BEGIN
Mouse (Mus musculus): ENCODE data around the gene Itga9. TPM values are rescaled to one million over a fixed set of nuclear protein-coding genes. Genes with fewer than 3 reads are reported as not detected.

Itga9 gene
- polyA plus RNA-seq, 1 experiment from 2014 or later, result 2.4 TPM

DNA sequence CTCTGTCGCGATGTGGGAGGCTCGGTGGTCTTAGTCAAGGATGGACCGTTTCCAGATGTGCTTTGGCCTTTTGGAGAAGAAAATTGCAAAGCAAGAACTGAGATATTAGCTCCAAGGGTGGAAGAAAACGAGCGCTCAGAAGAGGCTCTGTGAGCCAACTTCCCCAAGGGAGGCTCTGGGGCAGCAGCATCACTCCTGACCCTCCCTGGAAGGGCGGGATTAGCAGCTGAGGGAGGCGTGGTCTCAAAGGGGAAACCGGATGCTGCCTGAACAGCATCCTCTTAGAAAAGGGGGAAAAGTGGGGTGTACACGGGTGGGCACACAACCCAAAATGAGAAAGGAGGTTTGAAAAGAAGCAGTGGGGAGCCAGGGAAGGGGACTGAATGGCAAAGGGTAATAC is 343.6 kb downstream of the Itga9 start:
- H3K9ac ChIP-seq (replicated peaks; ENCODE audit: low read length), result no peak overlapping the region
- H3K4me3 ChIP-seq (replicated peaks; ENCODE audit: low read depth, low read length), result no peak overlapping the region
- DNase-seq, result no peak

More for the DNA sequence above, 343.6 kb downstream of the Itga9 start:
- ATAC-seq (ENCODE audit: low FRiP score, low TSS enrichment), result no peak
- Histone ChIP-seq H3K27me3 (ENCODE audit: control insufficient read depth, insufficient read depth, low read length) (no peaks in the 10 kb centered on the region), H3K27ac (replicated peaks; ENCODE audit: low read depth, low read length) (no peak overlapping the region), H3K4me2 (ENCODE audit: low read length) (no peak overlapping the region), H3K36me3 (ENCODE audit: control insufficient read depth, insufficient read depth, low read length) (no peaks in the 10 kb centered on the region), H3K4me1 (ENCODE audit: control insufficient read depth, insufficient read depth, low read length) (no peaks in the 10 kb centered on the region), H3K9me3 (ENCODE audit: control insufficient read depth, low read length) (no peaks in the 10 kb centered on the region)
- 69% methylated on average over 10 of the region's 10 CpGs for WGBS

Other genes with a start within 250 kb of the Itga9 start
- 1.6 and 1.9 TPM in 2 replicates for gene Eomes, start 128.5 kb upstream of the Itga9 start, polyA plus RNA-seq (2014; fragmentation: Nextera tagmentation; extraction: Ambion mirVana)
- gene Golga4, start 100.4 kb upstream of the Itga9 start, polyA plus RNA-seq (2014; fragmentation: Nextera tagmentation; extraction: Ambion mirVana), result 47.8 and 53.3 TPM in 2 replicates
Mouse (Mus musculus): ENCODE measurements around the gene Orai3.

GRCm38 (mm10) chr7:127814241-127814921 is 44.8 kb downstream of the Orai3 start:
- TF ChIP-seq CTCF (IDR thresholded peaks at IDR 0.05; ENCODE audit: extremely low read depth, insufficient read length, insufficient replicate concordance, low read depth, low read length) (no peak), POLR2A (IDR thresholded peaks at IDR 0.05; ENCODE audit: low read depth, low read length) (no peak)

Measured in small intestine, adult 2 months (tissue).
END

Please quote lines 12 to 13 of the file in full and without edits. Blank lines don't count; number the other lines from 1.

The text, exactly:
Other genes with a start within 250 kb of the Itga9 start
- 1.6 and 1.9 TPM in 2 replicates for gene Eomes, start 128.5 kb upstream of the Itga9 start, polyA plus RNA-seq (2014; fragmentation: Nextera tagmentation; extraction: Ambion mirVana)